Academic journal article Journal of Economic and Social Development

Theoretical Overview of Microeconomic Aspects of Mergers and Acquisitions

Academic journal article Journal of Economic and Social Development

Theoretical Overview of Microeconomic Aspects of Mergers and Acquisitions

Article excerpt

1. Introduction

In turbulent business environment of 21st century companies are forced to use different growth strategies in order to successfully position themselves with respect to competition and to preserve and increase their profit margins. Growth strategy is part of the corporate strategy which emphasizes corporation as a whole and provides answers regarding business scope of the corporation and recourse allocation (Tipuric, 2005, p. 105). Growth strategies are concerned with increasing the size and viability of the business over time. A successful growth strategy will allow entrepreneurs to increase its customer base, market segments, geographical scope, and/or product lines, which should lead to revenue growth. Mergers and acquisitions, as a part of growth strategy, but also as a research field of numerous scientists and consultants, represent prominent phenomenon of developed capitalist world since the end of 20th century. Mergers and acquisitions have become popular choice for companies' growth and expansion. M&A come in waves and extant literature identifies six M&A waves. In academic community heterogeneity regarding probable obstructions for successful execution of M&A prevails. Employee resistance, changes in business strategy and organizational structure, as well as changes in organizational culture are being analyzed and pointed out as crucial variables for M&A success. Since majority of research in field of M&A is focused on organizational variables the main aim of this paper is to present overview of microeconomic aspects of M&A with special focus on industry structure and its impact on M&A success. Besides, historical development of mergers and acquisitions is also presented in this paper.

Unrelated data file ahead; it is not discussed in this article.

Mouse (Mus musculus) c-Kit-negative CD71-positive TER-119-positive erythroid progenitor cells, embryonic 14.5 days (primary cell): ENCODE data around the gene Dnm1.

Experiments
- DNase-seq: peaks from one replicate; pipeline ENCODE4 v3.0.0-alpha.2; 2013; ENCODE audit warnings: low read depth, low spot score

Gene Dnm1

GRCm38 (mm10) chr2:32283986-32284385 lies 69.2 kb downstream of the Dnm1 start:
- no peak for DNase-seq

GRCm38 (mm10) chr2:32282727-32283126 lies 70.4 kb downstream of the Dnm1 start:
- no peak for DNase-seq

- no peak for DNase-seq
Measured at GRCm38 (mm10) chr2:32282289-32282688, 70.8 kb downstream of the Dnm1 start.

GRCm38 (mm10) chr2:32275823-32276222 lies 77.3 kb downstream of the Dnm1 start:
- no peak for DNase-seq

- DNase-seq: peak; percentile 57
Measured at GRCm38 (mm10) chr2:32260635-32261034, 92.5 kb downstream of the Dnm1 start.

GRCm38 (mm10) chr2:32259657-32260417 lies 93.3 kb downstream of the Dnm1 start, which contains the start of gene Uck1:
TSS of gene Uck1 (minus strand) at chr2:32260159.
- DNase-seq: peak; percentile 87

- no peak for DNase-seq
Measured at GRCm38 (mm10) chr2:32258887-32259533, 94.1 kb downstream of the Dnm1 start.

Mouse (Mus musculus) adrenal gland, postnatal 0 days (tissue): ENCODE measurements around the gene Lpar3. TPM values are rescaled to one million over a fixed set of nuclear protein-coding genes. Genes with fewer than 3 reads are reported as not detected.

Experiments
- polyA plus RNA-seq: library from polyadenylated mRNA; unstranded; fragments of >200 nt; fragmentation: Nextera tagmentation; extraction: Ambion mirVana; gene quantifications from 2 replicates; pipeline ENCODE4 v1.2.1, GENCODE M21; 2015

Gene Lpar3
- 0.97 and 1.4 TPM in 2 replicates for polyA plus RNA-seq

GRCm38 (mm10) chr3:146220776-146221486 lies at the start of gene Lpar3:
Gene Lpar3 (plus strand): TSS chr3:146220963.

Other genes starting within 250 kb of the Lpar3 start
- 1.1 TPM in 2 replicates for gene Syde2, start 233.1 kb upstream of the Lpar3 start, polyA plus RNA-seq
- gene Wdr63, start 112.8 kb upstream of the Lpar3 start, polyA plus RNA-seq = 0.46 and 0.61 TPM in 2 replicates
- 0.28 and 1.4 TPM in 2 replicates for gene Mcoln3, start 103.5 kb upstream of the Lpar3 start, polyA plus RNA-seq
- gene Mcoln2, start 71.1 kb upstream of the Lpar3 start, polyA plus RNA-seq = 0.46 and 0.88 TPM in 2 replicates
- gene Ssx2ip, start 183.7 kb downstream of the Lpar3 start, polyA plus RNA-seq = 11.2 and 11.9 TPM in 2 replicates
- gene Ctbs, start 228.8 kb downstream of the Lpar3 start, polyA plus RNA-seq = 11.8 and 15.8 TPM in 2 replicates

2. Historical development of mergers and acquisitions

Research regarding M&A is present in economic literature for a long time period starting form 1890s. It is a well-known fact that mergers and acquisitions come in waves when firms in industries react to shocks in their operating environments. Shocks could reflect such events as deregulation; the emergence of new technologies, distribution channels, or substitute products; or a sustained rise in commodity prices (DePhampillis, 2014, p. 11). Thus far, six completed waves have been examined in the academic literature. Beginning of the first wave at the end of 19th century in the United States of America was characterized with huge technological changes, economic expansion and innovation in industrial processes. An important attribute of this wave was the simultaneous consolidation of producers within industries, thus qualifying the description "horizontal consolidation". Nobel Prize winner George Stigler described the first wave as merging for monopoly. In that time period more than 1800 firms disappeared due to consolidation, and many of the US corporate giants such as General Electric, Eastman Kodak, American Tobacco and DuPont during the first wave trough such consolidation. The wave came to an end around 1903 -1904 due to the stock market crash (Sudarsanam, 2010, p. 16).

M&A activity remained at a modest level until the late 1910s as a consequence of the First World War. The second takeover wave emerged in the late 1910s and continued through the 1920s. The second wave was considered as a move towards oligopolies because, by the end of the wave, industries were no longer dominated by one giant firm but by two or more corporations. Most of the mergers of the 1920s were between small companies left outside the monopolies created during the previous wave. By merging, these companies intended to achieve economies of scale and build strength to compete with the dominant firm in their industries (Marynova and Renneboog, 2008, p. 2150). The second wave accompanied economic growth and stock market boom. An estimated 12.000 firms disappeared during this period, although the impact on the market structure of industries was much less dramatic than the first wave mostly due to antimonopoly legislation acts. …

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